Professor Ali Hajimiri of Caltech has been named Fellow of the National Academy of Inventors (NAI). According to the NAI press release, “Election to NAI Fellow status is a high professional distinction accorded to academic inventors who have demonstrated a highly prolific spirit of innovation in creating or facilitating outstanding inventions that have made a tangible impact on quality of life, economic development, and welfare of society.”
Professor Hajimiri has 82 issued U.S. Patents and several dozen more pending. He has also been issued many International Patents for his inventions.
Maryam Mirzakhani, a Professor of Mathematics at Stanford University, was recently elected to the National Academy of Sciences. One of the highest honors for scientists in the United States, new members are elected by current members based on their distinguished and continuing achievements in original research. These members serve as “advisors to the nation” on science, engineering, and medicine. Past honorees include renowned scientists Albert Einstein, Thomas Edison, and Alexander Graham Bell. Mirzakhani was one of the 84 new members and 21 foreign associates elected into the nonprofit organization this year. She will be formally inducted next April in Washington D.C.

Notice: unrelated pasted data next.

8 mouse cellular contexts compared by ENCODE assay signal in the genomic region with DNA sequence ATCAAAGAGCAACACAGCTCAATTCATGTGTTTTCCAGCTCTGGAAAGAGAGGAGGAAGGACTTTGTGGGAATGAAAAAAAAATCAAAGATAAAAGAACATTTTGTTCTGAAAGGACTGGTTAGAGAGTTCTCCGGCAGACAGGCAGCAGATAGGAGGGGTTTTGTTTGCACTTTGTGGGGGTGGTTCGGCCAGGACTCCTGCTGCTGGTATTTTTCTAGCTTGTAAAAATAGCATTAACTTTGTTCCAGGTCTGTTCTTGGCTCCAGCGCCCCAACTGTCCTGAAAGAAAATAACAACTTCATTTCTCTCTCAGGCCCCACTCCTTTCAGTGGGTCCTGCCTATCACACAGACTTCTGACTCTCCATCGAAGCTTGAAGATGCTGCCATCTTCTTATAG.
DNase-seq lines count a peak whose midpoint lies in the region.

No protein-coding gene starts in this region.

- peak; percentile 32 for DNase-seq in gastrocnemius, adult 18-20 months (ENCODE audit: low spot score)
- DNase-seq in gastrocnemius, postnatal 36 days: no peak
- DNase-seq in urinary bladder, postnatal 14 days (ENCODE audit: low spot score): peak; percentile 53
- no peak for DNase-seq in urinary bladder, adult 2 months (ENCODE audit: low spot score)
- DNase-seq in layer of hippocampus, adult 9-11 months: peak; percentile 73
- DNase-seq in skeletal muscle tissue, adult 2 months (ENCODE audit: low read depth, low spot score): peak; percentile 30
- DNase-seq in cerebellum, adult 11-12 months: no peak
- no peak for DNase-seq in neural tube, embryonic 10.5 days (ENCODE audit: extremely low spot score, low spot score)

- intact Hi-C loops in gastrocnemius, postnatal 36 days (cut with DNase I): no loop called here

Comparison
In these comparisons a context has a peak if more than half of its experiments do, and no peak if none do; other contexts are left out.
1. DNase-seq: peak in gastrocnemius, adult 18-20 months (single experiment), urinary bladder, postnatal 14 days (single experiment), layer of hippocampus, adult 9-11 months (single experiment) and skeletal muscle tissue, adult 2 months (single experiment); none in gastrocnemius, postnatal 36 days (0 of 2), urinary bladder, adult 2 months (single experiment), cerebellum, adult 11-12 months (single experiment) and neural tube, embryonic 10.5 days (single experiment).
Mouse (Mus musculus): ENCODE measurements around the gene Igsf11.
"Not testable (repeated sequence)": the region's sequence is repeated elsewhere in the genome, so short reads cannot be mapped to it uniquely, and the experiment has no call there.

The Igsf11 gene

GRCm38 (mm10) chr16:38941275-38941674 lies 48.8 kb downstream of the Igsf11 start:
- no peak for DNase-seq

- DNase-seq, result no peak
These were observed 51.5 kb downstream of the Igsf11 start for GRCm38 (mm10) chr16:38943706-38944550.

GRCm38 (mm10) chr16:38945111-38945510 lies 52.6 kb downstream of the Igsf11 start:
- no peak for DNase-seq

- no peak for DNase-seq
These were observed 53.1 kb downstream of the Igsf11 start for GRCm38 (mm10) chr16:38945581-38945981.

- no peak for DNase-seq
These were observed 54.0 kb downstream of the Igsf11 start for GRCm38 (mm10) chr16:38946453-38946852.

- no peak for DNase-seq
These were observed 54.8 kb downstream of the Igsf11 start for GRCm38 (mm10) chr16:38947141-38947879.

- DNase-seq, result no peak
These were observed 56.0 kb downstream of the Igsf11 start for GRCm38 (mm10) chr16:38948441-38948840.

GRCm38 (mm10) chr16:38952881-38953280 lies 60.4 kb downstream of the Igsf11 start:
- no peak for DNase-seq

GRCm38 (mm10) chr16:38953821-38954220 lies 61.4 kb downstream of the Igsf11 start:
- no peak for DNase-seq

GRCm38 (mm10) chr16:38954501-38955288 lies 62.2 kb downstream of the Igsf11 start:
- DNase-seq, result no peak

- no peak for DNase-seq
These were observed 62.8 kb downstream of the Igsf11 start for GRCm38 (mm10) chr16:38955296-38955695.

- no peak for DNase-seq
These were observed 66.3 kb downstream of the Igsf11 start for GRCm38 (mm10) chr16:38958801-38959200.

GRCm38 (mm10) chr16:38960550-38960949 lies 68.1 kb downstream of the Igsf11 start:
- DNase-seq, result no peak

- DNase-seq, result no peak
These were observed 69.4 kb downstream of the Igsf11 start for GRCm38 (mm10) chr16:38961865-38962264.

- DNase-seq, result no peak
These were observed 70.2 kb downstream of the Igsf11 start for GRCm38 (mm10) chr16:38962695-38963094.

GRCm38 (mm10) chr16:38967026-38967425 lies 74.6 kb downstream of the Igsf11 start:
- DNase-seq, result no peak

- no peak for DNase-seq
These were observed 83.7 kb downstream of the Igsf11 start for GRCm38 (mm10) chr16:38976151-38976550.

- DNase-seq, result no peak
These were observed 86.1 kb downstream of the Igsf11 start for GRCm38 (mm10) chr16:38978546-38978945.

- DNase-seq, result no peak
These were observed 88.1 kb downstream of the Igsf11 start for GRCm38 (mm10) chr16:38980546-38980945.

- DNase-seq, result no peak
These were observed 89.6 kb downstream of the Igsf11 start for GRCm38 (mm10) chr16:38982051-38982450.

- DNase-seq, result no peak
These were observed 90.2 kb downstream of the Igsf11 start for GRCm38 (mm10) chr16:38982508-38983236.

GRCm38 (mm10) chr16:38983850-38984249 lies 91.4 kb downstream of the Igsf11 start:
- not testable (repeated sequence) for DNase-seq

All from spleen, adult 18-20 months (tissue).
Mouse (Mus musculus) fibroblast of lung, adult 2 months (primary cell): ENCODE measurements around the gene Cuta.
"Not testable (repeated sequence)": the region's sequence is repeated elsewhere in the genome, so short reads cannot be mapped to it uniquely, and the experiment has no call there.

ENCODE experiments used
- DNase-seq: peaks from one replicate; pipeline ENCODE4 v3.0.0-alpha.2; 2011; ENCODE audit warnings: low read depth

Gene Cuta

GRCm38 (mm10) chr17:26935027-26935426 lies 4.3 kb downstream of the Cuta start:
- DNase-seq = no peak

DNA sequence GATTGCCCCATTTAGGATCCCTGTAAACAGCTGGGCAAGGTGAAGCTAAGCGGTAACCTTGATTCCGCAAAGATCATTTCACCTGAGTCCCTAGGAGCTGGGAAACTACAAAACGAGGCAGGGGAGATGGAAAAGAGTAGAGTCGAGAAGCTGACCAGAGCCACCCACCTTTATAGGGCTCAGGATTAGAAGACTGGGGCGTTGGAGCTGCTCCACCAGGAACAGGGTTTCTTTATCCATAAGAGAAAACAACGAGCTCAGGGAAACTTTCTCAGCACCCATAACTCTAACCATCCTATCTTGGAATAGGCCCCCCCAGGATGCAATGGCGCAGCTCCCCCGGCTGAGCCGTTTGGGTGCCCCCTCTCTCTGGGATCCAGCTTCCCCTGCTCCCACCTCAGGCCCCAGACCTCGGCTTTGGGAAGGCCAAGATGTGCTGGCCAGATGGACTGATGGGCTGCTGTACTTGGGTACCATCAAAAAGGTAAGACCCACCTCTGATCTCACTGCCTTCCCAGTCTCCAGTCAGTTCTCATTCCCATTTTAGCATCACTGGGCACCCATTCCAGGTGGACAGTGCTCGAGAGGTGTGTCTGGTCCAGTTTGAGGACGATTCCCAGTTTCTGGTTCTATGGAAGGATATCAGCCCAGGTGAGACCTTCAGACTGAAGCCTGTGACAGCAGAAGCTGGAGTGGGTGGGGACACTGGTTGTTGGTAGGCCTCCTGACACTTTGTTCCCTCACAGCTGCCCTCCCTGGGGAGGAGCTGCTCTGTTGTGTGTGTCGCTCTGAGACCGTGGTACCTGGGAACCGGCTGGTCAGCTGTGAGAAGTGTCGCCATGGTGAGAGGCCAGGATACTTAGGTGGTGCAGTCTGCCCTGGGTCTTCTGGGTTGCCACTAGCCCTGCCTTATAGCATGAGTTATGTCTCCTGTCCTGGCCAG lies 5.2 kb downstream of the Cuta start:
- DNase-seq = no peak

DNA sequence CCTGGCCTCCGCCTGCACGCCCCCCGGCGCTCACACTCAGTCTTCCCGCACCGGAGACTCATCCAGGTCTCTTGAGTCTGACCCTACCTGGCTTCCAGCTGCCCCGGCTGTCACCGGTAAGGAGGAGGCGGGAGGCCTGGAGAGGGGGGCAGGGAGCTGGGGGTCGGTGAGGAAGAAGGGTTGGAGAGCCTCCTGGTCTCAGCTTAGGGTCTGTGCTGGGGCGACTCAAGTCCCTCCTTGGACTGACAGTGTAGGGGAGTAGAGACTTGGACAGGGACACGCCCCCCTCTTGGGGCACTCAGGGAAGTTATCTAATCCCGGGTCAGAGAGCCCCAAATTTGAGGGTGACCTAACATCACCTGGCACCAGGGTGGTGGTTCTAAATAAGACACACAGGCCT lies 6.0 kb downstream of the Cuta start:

Dr. Maryam Shanechi, Assistant Professor & Viterbi Early Career Chair in the Ming Hsieh Department of Electrical Engineering at the USC Viterbi School of Engineering, has been awarded a Multidisciplinary University Research Initiative (MURI) grant to lead an interdisciplinary team that will develop brain-machine interfaces to enhance human decision making. The award totaling $11.25 M, provided by the US Department of Defense and the UK Ministry of Defense over a five-year period, aims to connect scholars at multiple universities to take on key research challenges.
Professor Behrokh Khoshnevis' new fabrication technology received NASA’s top award in the international competition for technologies that can build structures and objects on the Moon and Mars. Selective Separation Sintering (SSS), a new 3D-printing process developed by Dr. Khoshnevis to enable the construction of physical structures in space won first place in the NASA In-Situ Materials Challenge. The competition was held in collaboration with the Kennedy Space Center and Swamp Works to advance construction and human habitation in space. The NASA competition mandated that competitors identify novel concepts in advancing the technology and methodology of utilizing materials found on Moon and Mars regolith, crushed basalt rock or others to construct structures or fabricate objects needed for future planetary and space missions.